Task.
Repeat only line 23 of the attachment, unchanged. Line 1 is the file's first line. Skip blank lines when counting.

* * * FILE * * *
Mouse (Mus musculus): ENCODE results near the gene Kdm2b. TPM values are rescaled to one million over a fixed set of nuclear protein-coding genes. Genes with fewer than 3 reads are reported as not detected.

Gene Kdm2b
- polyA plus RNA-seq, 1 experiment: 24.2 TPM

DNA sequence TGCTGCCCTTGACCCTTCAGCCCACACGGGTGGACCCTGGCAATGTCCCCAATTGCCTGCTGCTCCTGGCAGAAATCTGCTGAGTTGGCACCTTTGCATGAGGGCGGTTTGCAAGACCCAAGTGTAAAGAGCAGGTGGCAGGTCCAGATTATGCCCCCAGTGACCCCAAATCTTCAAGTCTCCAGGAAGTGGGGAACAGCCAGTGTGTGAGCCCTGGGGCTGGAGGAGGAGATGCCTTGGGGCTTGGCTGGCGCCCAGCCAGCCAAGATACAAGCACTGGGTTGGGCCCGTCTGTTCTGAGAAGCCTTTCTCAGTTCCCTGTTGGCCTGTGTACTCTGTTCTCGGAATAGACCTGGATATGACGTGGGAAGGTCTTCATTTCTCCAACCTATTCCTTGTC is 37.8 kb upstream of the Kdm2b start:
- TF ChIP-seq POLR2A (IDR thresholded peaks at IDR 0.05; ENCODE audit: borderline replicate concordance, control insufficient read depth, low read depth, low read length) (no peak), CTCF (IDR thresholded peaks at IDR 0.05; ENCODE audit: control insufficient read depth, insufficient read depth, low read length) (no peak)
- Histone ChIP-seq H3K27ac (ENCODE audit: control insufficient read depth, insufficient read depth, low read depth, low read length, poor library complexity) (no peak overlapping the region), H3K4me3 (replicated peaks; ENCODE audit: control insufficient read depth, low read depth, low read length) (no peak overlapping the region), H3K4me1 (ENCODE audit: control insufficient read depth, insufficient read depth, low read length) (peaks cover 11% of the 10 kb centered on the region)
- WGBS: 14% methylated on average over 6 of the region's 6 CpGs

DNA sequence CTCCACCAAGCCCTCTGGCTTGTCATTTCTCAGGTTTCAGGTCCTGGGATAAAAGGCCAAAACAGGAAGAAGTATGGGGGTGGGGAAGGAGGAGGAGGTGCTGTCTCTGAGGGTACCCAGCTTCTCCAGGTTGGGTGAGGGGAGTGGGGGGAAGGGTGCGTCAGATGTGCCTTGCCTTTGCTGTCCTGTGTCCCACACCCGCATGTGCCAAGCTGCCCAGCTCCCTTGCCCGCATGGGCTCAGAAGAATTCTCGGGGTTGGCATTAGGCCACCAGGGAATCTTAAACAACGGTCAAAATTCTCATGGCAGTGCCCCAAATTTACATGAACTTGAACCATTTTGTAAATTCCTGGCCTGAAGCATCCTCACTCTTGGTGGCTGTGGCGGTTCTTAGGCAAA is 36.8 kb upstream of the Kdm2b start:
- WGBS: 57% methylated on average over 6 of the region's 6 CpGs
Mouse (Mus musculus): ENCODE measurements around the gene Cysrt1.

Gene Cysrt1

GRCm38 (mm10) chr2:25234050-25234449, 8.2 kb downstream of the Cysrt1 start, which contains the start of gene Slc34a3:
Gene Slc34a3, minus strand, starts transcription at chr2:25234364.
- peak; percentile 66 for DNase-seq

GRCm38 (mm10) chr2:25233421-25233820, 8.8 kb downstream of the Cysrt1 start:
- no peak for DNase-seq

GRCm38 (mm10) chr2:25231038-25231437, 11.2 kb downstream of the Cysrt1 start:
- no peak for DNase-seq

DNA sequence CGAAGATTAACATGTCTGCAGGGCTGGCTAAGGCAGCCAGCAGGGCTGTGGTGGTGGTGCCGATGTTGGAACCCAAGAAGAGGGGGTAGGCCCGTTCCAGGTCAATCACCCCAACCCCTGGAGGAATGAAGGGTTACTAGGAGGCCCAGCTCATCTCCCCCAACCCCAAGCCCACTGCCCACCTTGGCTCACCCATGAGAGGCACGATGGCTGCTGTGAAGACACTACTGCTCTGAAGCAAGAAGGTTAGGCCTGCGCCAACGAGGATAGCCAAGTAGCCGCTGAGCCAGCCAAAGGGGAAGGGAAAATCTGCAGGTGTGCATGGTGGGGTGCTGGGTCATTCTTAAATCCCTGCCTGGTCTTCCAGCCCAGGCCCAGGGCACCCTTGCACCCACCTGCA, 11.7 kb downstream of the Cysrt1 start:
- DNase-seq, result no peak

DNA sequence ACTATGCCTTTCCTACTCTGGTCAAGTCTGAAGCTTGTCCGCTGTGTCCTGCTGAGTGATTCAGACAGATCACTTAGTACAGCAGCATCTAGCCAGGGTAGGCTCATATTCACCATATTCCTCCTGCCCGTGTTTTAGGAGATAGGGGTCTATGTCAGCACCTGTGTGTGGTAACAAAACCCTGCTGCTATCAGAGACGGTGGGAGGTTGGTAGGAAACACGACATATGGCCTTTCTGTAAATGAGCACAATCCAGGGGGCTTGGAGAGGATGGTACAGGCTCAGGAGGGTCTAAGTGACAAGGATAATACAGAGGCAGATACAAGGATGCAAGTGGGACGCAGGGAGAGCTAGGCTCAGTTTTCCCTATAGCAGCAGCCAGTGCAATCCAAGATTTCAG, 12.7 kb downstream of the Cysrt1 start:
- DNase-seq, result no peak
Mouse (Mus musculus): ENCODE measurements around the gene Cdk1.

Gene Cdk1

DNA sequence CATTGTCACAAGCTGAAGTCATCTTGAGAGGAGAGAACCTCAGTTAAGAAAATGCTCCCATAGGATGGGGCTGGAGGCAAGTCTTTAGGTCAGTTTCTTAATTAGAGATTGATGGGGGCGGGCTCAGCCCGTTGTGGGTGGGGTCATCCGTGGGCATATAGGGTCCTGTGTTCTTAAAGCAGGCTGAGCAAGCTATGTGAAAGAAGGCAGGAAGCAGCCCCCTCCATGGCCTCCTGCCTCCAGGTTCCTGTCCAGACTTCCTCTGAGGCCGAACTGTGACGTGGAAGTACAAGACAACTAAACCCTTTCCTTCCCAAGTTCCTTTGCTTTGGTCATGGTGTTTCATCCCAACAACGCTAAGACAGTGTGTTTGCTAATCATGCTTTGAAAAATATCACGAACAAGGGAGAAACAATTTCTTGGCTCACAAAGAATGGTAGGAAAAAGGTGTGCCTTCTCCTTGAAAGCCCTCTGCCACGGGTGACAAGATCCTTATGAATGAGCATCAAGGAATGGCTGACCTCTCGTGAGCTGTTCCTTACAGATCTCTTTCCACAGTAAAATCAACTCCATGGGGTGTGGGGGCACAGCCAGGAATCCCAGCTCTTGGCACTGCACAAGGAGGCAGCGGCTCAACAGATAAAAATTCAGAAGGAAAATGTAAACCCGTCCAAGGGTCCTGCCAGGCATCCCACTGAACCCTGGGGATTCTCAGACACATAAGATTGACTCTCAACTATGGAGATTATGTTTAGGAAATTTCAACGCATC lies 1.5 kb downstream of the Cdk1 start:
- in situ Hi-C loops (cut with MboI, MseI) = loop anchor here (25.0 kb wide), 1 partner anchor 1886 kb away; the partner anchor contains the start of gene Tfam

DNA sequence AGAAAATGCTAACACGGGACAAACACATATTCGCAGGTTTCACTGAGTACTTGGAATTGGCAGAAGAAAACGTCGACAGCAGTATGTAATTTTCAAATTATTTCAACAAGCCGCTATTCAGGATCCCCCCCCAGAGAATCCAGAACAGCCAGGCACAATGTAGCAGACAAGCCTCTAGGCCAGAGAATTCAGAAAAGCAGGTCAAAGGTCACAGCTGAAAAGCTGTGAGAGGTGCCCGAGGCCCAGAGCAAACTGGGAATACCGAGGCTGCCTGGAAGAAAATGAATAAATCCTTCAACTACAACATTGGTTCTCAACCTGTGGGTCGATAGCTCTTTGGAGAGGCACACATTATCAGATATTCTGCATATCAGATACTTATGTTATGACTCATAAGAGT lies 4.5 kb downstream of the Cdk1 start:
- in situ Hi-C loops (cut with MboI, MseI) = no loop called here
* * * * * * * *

Mouse (Mus musculus): ENCODE measurements around the gene Cdk1.